Is there potential for this niche industry beyond stamping a celebrity’s name on a strain?
A cynic might only say that celebrities and their marketing teams are just capitalizing on a market opportunity. But one only needs to go to an outdoor concert or listen to rap lyrics to see that cannabis has a legitimate connection to the world of music and entertainment. Is it possible to create an authentic brand that actually resonates with a particular song or genre? Ginsberg responded:
To be honest, and as much as I don’t want it to be, I believe marketing a celebrity strain is no more than slapping a brand sticker on a product. Having said that, celebrities like Willie Nelson, Snoop Dogg and B-Real of Cypress Hill have their own gardens, their own growers, and certain strains that are bred and grown by their specific facilities.
Ginsberg suggests that incorporating growing methodology and phenotypes could be a better direction for cannabis branding, than utilizing celebrity names. “You can go into almost any shop today and find Durban Poison. The difference between one and the other is how they grow it and which phenotype they have, not that it has a Native Roots or a Sweet Leaf label on it.”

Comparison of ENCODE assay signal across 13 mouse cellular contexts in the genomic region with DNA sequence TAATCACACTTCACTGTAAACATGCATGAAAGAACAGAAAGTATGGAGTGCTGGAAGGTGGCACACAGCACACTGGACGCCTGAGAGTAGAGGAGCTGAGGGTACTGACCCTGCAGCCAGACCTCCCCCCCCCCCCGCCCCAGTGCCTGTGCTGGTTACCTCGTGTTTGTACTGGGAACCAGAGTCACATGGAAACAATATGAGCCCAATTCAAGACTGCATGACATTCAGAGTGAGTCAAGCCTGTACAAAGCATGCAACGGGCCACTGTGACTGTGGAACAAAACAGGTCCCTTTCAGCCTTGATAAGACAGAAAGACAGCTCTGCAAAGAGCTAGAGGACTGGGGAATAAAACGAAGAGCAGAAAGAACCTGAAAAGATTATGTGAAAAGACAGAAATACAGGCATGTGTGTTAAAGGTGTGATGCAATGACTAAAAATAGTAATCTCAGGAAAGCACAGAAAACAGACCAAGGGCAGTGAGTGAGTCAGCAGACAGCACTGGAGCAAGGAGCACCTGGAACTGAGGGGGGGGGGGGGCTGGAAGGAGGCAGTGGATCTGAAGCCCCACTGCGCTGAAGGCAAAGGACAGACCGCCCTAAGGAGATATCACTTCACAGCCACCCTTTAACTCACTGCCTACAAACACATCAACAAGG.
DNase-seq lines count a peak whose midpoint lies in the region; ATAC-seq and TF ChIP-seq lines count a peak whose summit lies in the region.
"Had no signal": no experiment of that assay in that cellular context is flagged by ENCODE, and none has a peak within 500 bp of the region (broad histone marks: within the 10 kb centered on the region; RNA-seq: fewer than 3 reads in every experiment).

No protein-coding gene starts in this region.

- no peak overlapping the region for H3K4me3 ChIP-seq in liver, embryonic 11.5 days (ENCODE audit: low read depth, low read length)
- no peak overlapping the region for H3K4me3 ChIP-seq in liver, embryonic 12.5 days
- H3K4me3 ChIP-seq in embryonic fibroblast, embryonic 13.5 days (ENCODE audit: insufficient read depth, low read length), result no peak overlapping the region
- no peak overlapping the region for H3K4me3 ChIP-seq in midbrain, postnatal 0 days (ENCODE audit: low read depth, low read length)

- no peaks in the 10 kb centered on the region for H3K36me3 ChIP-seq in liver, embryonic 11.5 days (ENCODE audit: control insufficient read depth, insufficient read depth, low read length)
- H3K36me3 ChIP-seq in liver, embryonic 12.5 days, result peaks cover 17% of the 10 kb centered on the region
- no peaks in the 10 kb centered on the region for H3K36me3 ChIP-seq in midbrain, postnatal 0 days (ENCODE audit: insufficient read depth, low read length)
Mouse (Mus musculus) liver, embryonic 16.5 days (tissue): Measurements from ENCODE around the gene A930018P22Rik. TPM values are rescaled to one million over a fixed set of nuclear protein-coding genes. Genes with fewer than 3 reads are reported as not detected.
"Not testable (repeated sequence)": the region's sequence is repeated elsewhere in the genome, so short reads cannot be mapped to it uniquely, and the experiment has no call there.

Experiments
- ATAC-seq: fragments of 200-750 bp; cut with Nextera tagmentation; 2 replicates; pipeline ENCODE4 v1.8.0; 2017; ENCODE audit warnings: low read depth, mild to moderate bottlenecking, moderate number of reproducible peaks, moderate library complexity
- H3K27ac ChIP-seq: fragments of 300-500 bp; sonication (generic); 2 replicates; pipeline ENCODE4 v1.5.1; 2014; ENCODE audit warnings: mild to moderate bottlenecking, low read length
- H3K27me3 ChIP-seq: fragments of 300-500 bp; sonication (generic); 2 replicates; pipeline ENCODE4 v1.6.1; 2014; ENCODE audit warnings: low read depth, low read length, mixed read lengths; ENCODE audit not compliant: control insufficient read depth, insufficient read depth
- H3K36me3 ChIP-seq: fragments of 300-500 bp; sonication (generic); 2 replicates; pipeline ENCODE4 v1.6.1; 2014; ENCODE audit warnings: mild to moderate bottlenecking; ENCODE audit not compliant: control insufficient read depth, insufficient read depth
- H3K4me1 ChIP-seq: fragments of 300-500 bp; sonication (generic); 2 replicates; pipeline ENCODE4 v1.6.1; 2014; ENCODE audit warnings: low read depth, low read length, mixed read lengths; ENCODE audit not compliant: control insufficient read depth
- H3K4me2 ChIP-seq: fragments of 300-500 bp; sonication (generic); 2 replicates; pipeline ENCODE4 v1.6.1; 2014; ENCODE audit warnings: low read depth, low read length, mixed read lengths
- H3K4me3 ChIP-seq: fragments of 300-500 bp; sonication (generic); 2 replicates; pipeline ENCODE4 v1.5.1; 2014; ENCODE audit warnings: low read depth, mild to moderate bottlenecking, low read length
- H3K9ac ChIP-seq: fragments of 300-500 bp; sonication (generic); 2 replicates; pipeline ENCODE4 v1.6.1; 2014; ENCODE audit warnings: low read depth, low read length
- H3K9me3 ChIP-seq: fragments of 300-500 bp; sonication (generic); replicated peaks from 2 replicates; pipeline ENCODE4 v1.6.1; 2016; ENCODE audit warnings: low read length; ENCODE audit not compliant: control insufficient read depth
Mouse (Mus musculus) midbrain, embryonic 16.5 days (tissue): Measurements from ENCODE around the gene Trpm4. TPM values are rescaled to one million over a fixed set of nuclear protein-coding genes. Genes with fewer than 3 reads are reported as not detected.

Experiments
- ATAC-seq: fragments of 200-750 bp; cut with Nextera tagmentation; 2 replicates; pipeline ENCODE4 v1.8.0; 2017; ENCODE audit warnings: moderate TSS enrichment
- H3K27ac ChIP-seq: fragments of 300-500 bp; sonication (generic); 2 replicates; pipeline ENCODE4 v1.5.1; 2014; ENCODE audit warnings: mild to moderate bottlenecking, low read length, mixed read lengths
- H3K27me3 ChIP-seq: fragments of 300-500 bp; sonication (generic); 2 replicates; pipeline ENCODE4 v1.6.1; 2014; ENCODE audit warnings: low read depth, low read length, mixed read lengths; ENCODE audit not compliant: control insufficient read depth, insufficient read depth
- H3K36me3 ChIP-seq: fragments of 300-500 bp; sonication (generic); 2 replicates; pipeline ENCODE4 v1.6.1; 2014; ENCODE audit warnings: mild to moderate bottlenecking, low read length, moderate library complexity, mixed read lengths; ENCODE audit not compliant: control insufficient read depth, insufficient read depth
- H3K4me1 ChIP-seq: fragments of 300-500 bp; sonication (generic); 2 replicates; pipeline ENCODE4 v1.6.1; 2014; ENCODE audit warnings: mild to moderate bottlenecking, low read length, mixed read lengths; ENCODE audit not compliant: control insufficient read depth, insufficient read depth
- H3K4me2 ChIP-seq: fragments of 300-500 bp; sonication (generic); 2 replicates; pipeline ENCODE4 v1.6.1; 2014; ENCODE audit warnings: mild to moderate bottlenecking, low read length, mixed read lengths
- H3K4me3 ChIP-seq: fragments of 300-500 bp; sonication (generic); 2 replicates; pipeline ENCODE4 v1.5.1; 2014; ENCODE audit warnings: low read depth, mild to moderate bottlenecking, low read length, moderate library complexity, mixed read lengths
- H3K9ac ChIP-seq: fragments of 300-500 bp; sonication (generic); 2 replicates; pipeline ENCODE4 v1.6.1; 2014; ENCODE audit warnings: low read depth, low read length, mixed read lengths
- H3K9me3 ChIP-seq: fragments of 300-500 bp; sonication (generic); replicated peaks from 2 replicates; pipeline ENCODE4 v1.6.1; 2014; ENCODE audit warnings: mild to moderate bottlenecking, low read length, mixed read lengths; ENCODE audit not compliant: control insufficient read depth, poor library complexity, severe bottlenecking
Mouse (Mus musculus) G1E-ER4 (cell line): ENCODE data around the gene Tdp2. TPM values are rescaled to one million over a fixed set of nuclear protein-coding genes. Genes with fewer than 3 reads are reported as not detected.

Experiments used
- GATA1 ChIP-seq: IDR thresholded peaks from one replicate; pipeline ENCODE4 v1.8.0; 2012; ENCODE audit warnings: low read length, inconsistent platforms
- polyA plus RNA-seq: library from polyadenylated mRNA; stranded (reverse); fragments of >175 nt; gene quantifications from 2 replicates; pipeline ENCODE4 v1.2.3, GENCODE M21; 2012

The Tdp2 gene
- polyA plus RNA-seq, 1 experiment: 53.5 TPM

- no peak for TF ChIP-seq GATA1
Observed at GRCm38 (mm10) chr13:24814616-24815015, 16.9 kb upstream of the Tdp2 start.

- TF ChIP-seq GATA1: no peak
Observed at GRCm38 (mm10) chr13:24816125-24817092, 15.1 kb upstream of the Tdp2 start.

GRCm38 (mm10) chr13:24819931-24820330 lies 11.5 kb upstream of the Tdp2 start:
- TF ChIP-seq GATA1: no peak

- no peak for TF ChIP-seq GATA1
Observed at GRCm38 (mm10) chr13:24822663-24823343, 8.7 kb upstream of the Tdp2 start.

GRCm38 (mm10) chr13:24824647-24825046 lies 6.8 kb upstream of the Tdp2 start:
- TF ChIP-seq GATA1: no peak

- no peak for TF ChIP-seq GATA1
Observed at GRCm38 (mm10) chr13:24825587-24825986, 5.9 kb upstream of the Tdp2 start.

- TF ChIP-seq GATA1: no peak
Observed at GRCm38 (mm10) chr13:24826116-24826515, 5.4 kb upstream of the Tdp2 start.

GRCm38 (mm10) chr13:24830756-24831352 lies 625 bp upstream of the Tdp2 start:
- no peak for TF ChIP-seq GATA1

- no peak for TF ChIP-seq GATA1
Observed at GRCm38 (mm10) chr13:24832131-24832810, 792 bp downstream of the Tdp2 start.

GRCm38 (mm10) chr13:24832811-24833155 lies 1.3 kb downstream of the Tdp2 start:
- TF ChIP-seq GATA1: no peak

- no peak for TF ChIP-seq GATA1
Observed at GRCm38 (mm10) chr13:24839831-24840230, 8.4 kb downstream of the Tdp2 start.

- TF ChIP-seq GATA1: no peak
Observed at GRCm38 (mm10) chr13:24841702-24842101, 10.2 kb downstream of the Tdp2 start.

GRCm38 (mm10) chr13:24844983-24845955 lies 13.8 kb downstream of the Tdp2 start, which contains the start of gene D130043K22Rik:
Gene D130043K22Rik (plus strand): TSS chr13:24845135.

Consumer psychology experts reference the acronym FRED (Familiar, Relevance, Esteem, Differentiation) to determine whether a celebrity branding campaign will be a successful. As more and more celebrities and musicians sponsor cannabis lines, these products may lose their differentiation on dispensary shelves. According to Harvard Business School marketing professor John Quelch, who published the case study Marketing Marijuana in Colorado in 2014:
I see this as a low-cost vehicle for achieving brand differentiation. Overall I regard this as a relatively unsustainable model, but understandable given the fragmented nature of the local market at the moment.